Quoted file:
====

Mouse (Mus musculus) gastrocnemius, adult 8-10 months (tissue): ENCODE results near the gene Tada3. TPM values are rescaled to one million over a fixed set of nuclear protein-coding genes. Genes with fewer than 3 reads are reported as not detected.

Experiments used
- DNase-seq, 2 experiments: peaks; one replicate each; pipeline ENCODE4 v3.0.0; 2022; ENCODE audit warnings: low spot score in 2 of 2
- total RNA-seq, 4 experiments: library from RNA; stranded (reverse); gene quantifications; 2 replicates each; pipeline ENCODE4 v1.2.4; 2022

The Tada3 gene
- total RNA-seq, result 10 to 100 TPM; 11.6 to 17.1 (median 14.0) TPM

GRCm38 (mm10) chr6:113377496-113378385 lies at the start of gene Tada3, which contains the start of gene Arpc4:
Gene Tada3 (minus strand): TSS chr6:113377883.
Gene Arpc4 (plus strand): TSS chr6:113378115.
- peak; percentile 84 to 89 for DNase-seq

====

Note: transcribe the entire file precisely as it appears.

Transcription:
Mouse (Mus musculus) gastrocnemius, adult 8-10 months (tissue): ENCODE results near the gene Tada3. TPM values are rescaled to one million over a fixed set of nuclear protein-coding genes. Genes with fewer than 3 reads are reported as not detected.

Experiments used
- DNase-seq, 2 experiments: peaks; one replicate each; pipeline ENCODE4 v3.0.0; 2022; ENCODE audit warnings: low spot score in 2 of 2
- total RNA-seq, 4 experiments: library from RNA; stranded (reverse); gene quantifications; 2 replicates each; pipeline ENCODE4 v1.2.4; 2022

The Tada3 gene
- total RNA-seq, result 10 to 100 TPM; 11.6 to 17.1 (median 14.0) TPM

GRCm38 (mm10) chr6:113377496-113378385 lies at the start of gene Tada3, which contains the start of gene Arpc4:
Gene Tada3 (minus strand): TSS chr6:113377883.
Gene Arpc4 (plus strand): TSS chr6:113378115.
- peak; percentile 84 to 89 for DNase-seq